Neutron Science


Sunil Sinha, Distinguished Professor of Physics at the University of California–San Diego

Sunil Sinha, University of California-San Diego, Distinguished Professor of Physics, discusses his lecture and research interests.

The second lecture in the CNMS (Center for Nanophase Materials Sciences) and SNS (Spallation Neutron Source) Research Forum featured Sunil Sinha, Distinguished Professor of Physics at the University of California–San Diego. The lecture was titled "Grazing Incidence Scattering Studies of Thin Films of Soft Matter and Nanoparticles."

The joint seminar series is sponsored by the two Oak Ridge National Laboratory user facilities to highlight research at the interface of neutron scattering and nanoscience.

In the following exchange, Dr. Sinha discussed the lecture, his research, and a new cyber course in neutron scattering for which he is an instructor. He is a prominent condensed matter physics experimental researcher and a leader in the neutron scattering and x ray scattering communities. A fellow of the American Physical Society and the American Association for the Advancement of Science, he has been recognized with the Department of Energy’s Ernest O. Lawrence Award, the MRS Medal, and the Arthur H. Compton Prize of the Advanced Photon Source.

What are your principal research interests?

They range from using neutron and x ray scattering to characterize the magnetic behavior of magnetic nanostructures, and the dynamic behavior of quantum crystals such as solid helium, to characterizing the structural properties and phase behavior of phospholipid bilayers, the stuff that is the major component of cell membranes.

What findings will you be talking about in your CNMS-SNS lecture?

I’ll be talking about how thin films of complex fluids, such as polymer melts, differ from the corresponding bulk material. This is important because many polymer applications are in the form of either polymer films or composites of polymers and nano-objects such as nanoparticles. The shapes and mobility of the polymer chains in these films, which can dramatically affect their properties, may be quite different. In addition, the mobility of the nanoparticles in these entangled chains depends on various length scales—particle size, length between entanglements on the polymer chains, size of the polymer chains. So we can’t always trust theoretical predictions for viscous liquids.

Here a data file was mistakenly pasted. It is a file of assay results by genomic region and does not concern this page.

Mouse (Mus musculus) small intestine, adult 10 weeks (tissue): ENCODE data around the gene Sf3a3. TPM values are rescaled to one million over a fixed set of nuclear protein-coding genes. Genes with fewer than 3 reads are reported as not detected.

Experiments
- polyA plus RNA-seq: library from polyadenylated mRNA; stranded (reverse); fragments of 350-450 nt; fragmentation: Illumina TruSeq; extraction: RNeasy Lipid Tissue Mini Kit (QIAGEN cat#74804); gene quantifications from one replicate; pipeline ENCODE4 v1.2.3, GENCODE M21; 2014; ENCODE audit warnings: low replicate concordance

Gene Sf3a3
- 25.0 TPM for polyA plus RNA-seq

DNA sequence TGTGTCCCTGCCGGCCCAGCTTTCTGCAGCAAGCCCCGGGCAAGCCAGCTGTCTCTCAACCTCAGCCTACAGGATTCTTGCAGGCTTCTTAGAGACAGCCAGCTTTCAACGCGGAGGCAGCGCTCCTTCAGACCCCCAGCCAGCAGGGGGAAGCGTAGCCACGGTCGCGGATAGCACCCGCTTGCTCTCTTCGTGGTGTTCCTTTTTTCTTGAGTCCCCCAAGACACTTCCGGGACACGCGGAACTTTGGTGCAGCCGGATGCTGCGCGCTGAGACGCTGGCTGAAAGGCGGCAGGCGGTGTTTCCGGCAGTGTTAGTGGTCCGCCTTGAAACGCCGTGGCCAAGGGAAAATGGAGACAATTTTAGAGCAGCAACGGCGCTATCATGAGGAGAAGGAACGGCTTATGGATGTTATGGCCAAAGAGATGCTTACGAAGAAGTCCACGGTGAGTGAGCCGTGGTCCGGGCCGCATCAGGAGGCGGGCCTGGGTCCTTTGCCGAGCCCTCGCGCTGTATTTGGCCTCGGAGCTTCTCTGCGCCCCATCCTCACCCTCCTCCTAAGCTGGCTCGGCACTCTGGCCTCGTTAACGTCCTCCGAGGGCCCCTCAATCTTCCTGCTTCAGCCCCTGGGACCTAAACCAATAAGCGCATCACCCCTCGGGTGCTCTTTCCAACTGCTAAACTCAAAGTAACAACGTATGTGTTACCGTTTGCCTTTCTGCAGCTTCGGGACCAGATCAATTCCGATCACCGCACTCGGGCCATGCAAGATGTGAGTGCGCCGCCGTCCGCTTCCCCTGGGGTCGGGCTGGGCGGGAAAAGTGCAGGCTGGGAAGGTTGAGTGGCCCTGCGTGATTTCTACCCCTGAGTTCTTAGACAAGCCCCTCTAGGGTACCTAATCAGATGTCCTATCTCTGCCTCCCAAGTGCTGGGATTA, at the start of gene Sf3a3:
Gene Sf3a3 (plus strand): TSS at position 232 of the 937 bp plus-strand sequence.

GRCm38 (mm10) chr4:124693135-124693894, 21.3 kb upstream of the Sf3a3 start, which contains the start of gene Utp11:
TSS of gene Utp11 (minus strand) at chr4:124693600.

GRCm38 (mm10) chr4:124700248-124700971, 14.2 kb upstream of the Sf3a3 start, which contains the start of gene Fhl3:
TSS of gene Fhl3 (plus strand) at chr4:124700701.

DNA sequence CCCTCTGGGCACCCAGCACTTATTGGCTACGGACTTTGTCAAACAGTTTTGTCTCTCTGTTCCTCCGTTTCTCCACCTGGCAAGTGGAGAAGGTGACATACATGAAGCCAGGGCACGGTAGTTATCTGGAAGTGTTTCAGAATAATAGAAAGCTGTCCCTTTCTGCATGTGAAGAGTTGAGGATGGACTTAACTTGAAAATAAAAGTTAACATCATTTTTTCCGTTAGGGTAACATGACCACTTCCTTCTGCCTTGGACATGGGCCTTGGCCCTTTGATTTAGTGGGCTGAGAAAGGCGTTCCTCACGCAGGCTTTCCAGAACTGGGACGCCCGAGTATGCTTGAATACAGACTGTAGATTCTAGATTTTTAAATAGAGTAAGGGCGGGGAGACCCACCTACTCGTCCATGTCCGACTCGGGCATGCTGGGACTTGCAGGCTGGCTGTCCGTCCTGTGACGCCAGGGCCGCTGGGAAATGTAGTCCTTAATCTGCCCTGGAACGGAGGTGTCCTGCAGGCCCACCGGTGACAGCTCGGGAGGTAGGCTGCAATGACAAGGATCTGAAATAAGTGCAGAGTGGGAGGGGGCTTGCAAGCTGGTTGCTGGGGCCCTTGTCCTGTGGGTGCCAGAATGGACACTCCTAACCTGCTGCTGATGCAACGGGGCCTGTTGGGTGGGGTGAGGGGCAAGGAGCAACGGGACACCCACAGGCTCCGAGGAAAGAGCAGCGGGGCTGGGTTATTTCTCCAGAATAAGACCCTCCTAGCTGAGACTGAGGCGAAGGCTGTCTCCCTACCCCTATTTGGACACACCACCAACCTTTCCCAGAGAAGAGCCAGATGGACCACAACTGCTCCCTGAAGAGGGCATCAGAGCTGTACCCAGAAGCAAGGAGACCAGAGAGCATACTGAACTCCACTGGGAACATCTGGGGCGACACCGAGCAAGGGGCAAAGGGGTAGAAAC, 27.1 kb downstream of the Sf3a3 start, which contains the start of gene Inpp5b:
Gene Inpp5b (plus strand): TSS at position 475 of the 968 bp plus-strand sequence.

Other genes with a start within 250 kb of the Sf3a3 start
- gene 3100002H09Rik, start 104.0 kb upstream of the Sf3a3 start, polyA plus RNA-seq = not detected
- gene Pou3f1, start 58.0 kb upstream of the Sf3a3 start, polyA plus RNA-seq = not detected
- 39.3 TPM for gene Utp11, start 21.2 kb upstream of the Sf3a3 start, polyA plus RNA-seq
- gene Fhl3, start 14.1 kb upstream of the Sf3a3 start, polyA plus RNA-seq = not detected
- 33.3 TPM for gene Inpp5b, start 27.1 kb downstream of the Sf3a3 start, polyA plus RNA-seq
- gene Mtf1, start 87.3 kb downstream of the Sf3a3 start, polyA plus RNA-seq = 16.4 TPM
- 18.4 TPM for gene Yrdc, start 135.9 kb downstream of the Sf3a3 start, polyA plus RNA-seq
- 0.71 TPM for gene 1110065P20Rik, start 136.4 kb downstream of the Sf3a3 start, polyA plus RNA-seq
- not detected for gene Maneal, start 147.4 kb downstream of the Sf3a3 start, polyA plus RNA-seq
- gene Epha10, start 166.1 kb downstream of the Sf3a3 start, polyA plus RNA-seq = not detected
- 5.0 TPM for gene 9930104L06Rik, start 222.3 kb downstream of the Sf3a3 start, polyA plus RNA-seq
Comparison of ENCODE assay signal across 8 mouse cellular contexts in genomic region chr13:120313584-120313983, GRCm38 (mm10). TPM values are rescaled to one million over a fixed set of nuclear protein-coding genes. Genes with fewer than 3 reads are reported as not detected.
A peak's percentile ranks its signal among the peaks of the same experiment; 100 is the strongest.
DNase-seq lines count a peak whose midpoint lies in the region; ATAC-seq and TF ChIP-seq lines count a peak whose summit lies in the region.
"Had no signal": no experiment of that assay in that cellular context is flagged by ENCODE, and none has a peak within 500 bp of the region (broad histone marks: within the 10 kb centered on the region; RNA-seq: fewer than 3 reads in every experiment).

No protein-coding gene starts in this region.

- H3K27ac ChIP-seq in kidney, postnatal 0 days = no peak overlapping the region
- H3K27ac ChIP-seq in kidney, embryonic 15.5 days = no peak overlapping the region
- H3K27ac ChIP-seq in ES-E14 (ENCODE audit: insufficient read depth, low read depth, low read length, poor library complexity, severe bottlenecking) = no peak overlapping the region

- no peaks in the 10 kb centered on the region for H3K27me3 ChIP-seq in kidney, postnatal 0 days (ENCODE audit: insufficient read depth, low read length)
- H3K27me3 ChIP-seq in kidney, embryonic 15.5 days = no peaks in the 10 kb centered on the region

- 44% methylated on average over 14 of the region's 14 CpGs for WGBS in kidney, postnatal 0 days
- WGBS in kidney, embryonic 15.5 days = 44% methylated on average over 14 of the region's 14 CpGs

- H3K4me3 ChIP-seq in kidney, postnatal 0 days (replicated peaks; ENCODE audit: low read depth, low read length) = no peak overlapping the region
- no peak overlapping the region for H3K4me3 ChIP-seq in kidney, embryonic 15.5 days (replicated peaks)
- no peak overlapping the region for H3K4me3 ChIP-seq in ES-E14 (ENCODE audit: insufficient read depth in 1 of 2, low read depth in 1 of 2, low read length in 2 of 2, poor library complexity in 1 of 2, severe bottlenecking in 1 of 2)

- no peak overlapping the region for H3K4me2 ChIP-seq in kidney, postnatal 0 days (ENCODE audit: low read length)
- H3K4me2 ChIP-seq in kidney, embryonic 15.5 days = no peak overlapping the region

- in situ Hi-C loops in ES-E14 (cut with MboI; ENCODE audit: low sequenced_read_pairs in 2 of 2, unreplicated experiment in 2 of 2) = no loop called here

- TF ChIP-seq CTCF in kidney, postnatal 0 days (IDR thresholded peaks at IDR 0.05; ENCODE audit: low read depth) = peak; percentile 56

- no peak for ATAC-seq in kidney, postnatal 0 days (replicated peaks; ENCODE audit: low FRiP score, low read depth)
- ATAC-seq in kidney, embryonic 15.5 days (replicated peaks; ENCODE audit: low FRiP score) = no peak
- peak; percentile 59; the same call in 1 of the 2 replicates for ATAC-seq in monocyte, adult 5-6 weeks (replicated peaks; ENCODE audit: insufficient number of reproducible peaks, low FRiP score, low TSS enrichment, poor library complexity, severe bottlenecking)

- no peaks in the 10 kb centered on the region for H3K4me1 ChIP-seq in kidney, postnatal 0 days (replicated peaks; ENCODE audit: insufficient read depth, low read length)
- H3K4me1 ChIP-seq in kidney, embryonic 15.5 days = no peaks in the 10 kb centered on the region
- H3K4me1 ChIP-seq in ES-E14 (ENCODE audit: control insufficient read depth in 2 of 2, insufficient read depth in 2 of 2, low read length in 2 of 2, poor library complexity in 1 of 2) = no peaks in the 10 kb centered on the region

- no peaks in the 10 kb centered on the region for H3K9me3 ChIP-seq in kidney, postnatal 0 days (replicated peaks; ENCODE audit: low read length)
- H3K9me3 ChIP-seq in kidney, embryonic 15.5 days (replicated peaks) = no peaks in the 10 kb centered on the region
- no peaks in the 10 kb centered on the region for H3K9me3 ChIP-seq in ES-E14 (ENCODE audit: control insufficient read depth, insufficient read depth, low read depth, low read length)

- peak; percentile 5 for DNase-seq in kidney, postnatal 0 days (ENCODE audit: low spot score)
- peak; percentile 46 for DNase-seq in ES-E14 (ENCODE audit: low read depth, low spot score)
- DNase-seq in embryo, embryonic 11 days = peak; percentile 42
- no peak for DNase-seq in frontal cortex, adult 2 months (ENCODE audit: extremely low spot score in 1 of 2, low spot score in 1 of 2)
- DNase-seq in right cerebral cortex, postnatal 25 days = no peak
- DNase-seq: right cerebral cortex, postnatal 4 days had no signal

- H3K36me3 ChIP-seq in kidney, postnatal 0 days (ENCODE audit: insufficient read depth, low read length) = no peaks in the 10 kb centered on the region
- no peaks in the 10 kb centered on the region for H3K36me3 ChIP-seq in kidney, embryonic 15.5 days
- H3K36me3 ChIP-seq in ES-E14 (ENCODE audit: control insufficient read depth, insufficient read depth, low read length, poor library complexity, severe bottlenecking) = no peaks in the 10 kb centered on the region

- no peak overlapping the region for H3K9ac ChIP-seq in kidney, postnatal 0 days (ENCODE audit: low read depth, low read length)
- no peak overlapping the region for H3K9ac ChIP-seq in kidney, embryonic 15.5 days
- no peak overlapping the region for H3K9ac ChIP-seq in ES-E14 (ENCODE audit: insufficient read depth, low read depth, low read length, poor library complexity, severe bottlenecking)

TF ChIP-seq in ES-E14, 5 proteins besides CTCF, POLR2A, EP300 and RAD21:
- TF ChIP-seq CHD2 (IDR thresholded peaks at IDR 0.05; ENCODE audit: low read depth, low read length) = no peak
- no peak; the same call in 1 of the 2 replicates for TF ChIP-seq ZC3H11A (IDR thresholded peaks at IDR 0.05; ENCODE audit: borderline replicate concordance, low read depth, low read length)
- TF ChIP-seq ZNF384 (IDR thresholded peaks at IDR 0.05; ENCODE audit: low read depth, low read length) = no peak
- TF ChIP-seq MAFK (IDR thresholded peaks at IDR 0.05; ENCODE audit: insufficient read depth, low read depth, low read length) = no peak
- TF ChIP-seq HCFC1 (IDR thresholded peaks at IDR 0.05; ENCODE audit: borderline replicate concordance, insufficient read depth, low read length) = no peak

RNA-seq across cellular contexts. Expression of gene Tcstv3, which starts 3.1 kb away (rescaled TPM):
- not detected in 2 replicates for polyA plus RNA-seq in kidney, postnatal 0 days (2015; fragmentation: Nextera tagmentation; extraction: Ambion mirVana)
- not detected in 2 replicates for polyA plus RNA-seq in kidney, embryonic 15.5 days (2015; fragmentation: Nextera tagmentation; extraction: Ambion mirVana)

A related problem that poses questions is the glass transition in polymer films. This is complicated, because it proceeds via a variety of length and time scales. I’ll show how scattering experiments can address some of these issues. Although the research I’ll be talking about was done with synchrotron x-rays, very similar information has been obtained with neutron scattering.

How does neutron scattering contribute to your research?

Neutron scattering is an amazing characterization tool. It provides detailed information about the structural, dynamic, and magnetic behavior of materials in a nondestructive way without producing significant radiation damage. It also deeply penetrates bulk matter. It cannot provide direct images of the material at the molecular scale, but it can provide global statistical information about structure or dynamics in one shot. It can also probe what goes on at buried interfaces.

Have you conducted experiments at SNS? How do you expect it to advance the state of science?

I’ve carried out experiments at the Magnetic Reflectometer at SNS and plan to conduct experiments on some of the inelastic spectrometers. I believe the high neutron flux of the SNS and the novel capabilities of some of the instruments will enable rapid scientific advance over broad areas of science, and we can expect a few major discoveries over the next decade.

What are the most exciting recent developments in your specialty?

Some of the most exciting are the development of high-flux spallation neutron sources such as SNS, J-PARC in Japan, and the upcoming European Spallation Source, and of the x-ray free electron laser sources. The latter have ultra-fast, very intense and coherent pulses of x-rays. They have the capability to make “movies” of systems at the nanoscopic level using coherent x rays, and probe nonequilibrium femtosecond (quadrillionth of a second) phenomena with pump-probe techniques using optical and infrared lasers.

What will be the focus of the quantum condensed matter cyber course offered by ORNL Neutron Sciences that you’ll be helping teach this fall?

It will examine how scattering techniques can be applied to fundamental problems in areas such as quantum magnetism and highly correlated electron systems. This is the first remotely available neutron course to introduce researchers to neutron scattering research and methods. As such, it may reach a wider audience than the national schools on neutron and x-ray scattering can accommodate. The audience will be similar: graduate students and postdoctoral researchers interested in learning how scattering techniques will help their research. It will help to increase the number of knowledgeable users of SNS and other national facilities.


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